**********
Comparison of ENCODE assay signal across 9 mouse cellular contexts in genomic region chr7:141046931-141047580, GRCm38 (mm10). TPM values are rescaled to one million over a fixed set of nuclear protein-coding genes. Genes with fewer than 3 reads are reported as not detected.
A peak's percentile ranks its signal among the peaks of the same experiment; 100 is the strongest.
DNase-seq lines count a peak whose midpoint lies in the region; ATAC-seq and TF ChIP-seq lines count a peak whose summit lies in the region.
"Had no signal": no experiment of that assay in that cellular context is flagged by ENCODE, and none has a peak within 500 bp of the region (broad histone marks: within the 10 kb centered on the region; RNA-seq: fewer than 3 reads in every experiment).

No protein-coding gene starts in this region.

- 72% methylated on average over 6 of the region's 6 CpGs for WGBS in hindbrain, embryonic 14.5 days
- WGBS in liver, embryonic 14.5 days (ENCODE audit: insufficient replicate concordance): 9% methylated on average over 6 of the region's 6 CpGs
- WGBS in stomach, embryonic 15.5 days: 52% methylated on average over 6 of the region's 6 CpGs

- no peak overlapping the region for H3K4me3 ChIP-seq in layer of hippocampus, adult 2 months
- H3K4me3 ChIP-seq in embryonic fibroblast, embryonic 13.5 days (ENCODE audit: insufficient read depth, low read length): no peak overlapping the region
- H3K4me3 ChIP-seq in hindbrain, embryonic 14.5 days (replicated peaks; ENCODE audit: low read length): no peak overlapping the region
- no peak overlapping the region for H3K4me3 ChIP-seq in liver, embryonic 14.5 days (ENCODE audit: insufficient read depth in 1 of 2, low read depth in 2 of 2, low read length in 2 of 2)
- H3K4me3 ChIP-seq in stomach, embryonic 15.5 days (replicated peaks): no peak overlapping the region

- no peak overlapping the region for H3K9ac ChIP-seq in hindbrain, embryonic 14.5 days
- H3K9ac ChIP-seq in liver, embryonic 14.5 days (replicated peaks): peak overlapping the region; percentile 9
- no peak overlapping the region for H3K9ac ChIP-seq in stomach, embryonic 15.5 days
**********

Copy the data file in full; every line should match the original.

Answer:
Comparison of ENCODE assay signal across 9 mouse cellular contexts in genomic region chr7:141046931-141047580, GRCm38 (mm10). TPM values are rescaled to one million over a fixed set of nuclear protein-coding genes. Genes with fewer than 3 reads are reported as not detected.
A peak's percentile ranks its signal among the peaks of the same experiment; 100 is the strongest.
DNase-seq lines count a peak whose midpoint lies in the region; ATAC-seq and TF ChIP-seq lines count a peak whose summit lies in the region.
"Had no signal": no experiment of that assay in that cellular context is flagged by ENCODE, and none has a peak within 500 bp of the region (broad histone marks: within the 10 kb centered on the region; RNA-seq: fewer than 3 reads in every experiment).

No protein-coding gene starts in this region.

- 72% methylated on average over 6 of the region's 6 CpGs for WGBS in hindbrain, embryonic 14.5 days
- WGBS in liver, embryonic 14.5 days (ENCODE audit: insufficient replicate concordance): 9% methylated on average over 6 of the region's 6 CpGs
- WGBS in stomach, embryonic 15.5 days: 52% methylated on average over 6 of the region's 6 CpGs

- no peak overlapping the region for H3K4me3 ChIP-seq in layer of hippocampus, adult 2 months
- H3K4me3 ChIP-seq in embryonic fibroblast, embryonic 13.5 days (ENCODE audit: insufficient read depth, low read length): no peak overlapping the region
- H3K4me3 ChIP-seq in hindbrain, embryonic 14.5 days (replicated peaks; ENCODE audit: low read length): no peak overlapping the region
- no peak overlapping the region for H3K4me3 ChIP-seq in liver, embryonic 14.5 days (ENCODE audit: insufficient read depth in 1 of 2, low read depth in 2 of 2, low read length in 2 of 2)
- H3K4me3 ChIP-seq in stomach, embryonic 15.5 days (replicated peaks): no peak overlapping the region

- no peak overlapping the region for H3K9ac ChIP-seq in hindbrain, embryonic 14.5 days
- H3K9ac ChIP-seq in liver, embryonic 14.5 days (replicated peaks): peak overlapping the region; percentile 9
- no peak overlapping the region for H3K9ac ChIP-seq in stomach, embryonic 15.5 days